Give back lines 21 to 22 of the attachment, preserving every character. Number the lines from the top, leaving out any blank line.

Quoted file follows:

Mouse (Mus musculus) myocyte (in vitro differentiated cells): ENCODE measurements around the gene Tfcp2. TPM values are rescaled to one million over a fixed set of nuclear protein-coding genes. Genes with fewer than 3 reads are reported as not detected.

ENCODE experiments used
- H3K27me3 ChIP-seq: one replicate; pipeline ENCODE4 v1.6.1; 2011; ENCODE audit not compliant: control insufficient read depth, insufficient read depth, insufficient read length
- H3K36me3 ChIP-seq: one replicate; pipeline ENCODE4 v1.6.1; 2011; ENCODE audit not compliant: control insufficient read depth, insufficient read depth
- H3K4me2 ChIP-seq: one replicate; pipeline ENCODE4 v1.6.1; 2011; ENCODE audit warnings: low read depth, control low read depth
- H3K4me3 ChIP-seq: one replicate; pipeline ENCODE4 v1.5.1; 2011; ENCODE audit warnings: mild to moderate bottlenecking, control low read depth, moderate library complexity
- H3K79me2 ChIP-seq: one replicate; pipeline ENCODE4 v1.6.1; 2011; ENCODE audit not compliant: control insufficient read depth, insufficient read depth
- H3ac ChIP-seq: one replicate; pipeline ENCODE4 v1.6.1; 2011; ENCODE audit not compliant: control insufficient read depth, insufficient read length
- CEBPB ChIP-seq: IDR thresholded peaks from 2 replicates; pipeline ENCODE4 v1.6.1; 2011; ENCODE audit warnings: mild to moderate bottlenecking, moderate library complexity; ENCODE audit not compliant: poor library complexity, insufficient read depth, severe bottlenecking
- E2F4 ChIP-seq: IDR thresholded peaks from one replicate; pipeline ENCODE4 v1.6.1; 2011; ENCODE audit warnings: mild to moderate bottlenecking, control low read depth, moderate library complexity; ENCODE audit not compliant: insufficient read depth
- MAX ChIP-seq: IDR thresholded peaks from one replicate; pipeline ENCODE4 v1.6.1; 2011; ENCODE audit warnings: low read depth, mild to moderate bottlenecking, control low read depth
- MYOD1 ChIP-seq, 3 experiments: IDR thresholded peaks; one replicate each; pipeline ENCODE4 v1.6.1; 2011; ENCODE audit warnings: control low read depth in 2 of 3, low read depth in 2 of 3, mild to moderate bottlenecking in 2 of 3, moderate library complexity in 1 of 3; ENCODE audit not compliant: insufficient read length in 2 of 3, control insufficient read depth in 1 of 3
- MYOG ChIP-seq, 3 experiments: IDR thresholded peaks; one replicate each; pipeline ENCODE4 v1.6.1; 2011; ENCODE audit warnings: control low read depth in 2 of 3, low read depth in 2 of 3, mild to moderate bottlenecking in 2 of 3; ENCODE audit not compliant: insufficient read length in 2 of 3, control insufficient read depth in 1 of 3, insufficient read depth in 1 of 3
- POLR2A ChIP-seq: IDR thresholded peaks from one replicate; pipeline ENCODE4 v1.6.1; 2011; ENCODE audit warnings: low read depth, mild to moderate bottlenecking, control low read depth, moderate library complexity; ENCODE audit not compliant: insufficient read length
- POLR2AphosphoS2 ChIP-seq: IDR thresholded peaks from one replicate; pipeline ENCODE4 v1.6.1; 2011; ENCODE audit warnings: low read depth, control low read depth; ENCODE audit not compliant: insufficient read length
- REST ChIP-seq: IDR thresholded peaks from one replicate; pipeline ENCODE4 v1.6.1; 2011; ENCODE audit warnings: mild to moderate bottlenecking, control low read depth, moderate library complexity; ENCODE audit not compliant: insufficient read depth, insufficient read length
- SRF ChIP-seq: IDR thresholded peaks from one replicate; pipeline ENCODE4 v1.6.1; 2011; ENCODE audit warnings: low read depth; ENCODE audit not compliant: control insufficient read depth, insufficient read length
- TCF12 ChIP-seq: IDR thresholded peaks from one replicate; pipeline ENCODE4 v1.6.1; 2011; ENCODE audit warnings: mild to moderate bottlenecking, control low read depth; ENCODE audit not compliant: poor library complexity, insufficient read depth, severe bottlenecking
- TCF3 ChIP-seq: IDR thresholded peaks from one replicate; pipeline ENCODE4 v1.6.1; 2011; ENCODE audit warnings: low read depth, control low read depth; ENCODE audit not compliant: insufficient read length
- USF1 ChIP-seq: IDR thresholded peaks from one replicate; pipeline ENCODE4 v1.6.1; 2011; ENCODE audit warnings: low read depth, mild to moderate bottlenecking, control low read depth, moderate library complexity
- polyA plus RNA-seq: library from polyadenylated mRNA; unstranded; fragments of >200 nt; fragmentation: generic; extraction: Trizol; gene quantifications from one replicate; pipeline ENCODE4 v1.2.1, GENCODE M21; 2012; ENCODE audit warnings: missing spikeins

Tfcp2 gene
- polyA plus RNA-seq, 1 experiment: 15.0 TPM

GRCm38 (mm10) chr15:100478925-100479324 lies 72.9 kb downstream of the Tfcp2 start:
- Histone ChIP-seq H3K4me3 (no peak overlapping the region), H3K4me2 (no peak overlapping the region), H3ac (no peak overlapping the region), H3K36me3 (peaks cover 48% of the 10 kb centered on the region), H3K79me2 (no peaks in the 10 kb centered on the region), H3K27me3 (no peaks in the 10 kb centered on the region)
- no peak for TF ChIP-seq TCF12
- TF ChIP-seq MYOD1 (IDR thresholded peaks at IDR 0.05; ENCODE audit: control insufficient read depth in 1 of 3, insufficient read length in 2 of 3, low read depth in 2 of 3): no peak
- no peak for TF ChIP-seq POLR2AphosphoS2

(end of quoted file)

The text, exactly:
- polyA plus RNA-seq: library from polyadenylated mRNA; unstranded; fragments of >200 nt; fragmentation: generic; extraction: Trizol; gene quantifications from one replicate; pipeline ENCODE4 v1.2.1, GENCODE M21; 2012; ENCODE audit warnings: missing spikeins

Tfcp2 gene